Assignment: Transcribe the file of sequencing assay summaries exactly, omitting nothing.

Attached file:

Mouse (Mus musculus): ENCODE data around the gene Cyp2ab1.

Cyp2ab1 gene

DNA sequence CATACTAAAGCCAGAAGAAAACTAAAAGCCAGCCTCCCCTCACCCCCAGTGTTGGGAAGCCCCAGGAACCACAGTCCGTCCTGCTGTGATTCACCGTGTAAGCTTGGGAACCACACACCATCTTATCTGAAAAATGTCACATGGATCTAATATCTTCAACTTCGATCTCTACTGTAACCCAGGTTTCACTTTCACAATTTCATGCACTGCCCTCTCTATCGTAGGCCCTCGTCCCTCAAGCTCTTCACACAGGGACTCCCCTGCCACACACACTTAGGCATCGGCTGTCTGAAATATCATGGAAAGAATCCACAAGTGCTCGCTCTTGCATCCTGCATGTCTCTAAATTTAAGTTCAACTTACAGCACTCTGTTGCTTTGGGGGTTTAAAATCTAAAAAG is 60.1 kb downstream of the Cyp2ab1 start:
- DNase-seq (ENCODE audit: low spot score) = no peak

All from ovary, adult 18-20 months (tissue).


Mouse (Mus musculus): ENCODE data around the gene Cyp2ab1.

Cyp2ab1 gene

DNA sequence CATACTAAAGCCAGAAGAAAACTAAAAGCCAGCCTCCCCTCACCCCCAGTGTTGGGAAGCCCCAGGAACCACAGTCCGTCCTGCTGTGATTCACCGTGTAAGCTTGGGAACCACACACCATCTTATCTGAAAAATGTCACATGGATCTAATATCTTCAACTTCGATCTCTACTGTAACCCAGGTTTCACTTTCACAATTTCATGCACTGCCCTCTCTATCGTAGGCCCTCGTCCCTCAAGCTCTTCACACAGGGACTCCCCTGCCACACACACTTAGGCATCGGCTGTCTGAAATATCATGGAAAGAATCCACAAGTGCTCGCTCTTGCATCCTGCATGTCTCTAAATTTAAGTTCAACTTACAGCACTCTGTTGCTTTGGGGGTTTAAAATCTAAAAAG is 60.1 kb downstream of the Cyp2ab1 start:
- DNase-seq (ENCODE audit: low spot score) = no peak

All from ovary, adult 18-20 months (tissue).